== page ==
USDA confirms presence of Ralstonia in Michigan greenhouse
Photo: Mulderphoto, Adobe Stock

USDA confirms presence of Ralstonia in Michigan greenhouse

The bacterial plant pathogen affected geranium crops at an undisclosed operation.


AmericanHort issued the following statement on April 22, confirming the first case of Ralstonia in a U.S. greenhouse since 2004:

"The U.S. Department of Agriculture’s Animal and Plant Health Inspection Service (APHIS) announced on April 21 that it has confirmed the detection of Ralstonia solanacearum race 3 biovar 2 (RSr3b2) in a single variety of geranium plants located in a Michigan greenhouse. This particular type of Ralstonia, a bacterial plant pathogen, can cause a wilt disease in several important agricultural crops such as potatoes, tomatoes, peppers and eggplant. This is the first confirmed case of RSr3b2 in a U.S. greenhouse since 2004.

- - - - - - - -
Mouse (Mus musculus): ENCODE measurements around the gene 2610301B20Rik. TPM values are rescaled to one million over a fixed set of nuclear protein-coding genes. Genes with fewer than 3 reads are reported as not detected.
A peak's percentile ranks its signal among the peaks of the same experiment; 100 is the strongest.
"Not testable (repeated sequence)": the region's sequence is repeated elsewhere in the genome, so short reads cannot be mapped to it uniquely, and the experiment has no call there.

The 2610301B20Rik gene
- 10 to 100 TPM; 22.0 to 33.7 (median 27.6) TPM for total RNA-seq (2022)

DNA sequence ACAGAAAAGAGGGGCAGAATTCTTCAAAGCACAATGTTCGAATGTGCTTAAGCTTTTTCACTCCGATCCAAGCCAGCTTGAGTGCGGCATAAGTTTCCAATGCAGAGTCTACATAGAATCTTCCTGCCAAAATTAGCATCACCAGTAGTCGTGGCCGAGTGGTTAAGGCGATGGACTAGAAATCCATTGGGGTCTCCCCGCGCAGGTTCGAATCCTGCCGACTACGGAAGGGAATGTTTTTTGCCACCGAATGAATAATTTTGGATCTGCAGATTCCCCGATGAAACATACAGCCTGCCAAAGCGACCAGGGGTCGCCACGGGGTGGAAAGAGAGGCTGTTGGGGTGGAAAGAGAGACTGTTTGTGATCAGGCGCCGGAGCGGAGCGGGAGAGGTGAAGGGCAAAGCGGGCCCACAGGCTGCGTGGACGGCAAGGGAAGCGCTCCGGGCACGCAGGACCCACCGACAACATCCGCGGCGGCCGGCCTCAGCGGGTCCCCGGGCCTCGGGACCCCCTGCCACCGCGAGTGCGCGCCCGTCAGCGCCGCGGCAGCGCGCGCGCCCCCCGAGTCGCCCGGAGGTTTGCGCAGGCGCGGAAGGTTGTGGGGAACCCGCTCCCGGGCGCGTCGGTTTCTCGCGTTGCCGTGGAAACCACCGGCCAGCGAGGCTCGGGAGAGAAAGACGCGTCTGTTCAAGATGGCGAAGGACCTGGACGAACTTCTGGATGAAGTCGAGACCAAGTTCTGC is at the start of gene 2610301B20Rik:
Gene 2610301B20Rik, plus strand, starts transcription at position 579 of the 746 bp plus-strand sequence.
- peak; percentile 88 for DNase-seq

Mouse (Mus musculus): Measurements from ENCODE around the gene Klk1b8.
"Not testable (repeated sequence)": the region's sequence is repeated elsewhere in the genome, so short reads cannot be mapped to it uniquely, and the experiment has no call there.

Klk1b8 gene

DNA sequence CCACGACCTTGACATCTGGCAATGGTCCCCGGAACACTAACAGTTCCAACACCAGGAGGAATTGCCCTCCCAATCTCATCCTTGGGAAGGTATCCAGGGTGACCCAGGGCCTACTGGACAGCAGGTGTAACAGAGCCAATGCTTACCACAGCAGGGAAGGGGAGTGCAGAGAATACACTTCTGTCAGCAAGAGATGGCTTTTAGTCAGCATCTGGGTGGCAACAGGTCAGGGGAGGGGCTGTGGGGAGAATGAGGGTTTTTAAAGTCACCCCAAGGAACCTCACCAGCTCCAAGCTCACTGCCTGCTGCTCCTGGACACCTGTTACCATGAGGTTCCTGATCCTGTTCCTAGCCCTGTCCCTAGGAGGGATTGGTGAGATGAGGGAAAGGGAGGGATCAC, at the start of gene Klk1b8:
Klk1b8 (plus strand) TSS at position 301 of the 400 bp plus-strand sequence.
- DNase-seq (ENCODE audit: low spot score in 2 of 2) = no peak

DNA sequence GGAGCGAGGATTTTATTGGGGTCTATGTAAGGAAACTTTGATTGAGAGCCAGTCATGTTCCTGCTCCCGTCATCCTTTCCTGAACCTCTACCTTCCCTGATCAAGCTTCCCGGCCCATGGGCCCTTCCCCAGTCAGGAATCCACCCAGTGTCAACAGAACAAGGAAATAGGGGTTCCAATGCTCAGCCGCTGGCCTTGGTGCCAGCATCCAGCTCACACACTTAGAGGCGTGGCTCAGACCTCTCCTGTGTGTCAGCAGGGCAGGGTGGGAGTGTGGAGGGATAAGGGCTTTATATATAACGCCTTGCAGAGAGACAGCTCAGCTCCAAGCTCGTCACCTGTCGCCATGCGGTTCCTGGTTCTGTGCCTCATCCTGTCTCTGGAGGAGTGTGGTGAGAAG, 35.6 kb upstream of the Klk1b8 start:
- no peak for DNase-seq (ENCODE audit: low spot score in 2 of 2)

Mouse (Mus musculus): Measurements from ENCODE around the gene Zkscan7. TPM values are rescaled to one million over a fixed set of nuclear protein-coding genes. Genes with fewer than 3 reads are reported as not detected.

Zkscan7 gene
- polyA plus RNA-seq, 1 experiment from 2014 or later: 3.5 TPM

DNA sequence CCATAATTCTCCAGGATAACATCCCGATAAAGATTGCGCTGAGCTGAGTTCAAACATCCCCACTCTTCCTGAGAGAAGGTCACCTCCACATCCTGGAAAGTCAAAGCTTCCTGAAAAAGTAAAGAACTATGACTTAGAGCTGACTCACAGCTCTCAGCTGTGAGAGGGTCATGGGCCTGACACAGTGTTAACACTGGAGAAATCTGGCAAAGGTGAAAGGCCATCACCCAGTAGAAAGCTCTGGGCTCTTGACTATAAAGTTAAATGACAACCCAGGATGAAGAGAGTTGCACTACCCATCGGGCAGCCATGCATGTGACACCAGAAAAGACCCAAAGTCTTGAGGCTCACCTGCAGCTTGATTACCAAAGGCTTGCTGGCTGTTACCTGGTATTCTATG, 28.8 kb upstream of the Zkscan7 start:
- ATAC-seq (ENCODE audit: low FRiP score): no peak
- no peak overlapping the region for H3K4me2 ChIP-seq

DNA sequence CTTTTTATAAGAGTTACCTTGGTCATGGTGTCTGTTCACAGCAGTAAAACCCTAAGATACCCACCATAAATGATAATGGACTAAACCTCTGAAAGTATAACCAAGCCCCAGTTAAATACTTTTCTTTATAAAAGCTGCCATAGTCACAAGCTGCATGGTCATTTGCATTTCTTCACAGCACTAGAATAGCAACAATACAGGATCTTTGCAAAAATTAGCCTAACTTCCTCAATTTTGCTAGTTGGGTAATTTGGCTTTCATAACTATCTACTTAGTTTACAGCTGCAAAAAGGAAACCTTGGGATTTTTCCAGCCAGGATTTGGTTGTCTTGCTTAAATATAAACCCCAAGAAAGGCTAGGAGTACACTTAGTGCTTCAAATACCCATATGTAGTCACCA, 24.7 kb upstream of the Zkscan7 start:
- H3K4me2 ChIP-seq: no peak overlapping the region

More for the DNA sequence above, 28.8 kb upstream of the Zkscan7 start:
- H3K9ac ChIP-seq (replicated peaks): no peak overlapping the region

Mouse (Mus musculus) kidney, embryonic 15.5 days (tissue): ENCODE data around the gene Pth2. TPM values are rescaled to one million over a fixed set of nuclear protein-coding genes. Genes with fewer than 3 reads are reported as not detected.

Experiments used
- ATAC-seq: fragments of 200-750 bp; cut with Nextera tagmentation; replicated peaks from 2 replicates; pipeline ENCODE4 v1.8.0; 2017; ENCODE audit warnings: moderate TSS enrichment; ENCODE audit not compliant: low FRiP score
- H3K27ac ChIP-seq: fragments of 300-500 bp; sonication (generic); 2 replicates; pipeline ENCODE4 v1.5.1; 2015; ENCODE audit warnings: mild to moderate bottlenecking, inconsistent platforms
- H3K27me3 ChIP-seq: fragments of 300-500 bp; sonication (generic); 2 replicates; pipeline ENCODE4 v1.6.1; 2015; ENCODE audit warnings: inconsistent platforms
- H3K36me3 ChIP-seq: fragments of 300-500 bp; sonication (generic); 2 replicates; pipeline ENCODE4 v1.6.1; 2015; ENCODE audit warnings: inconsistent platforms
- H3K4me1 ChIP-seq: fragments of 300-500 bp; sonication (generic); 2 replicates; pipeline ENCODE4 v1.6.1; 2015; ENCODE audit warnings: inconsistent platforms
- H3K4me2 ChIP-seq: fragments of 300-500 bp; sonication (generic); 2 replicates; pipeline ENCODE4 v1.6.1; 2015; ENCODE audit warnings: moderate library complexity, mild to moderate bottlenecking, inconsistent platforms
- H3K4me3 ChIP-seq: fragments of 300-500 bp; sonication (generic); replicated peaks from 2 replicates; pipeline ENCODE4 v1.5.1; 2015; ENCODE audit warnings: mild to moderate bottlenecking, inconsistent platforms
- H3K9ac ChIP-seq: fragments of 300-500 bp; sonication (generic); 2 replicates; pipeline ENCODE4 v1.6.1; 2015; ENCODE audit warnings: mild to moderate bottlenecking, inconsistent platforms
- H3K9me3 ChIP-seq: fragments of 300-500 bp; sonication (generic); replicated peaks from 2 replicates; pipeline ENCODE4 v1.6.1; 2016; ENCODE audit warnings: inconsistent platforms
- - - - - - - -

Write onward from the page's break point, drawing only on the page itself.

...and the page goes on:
In a stakeholder notice, APHIS stated the agency has taken immediate action to contain and eradicate the disease from the Michigan facility. The infected plants, again of a single variety, came from a propagation greenhouse in Guatemala. The importer immediately stopped shipments of geranium plants to the United States upon confirmation of the detection. They also provided a list of 288 greenhouses in 39 states that received geranium cuttings from the Guatemala facility.

Under an APHIS response plan, Federal and State plant health officials are currently visiting the 288 greenhouse locations. They will inspect, isolate, and destroy all Fantasia ‘Pink Flare’ geranium plants and comingled and exposed host and non-host plants. They will also isolate, sample, and destroy other geranium varieties and comingled and exposed host and non-host plants if the other geraniums test positive for RSr3b2. After the plants are destroyed, the greenhouses will be cleaned according to sanitation protocols to clear the facility of the pathogen."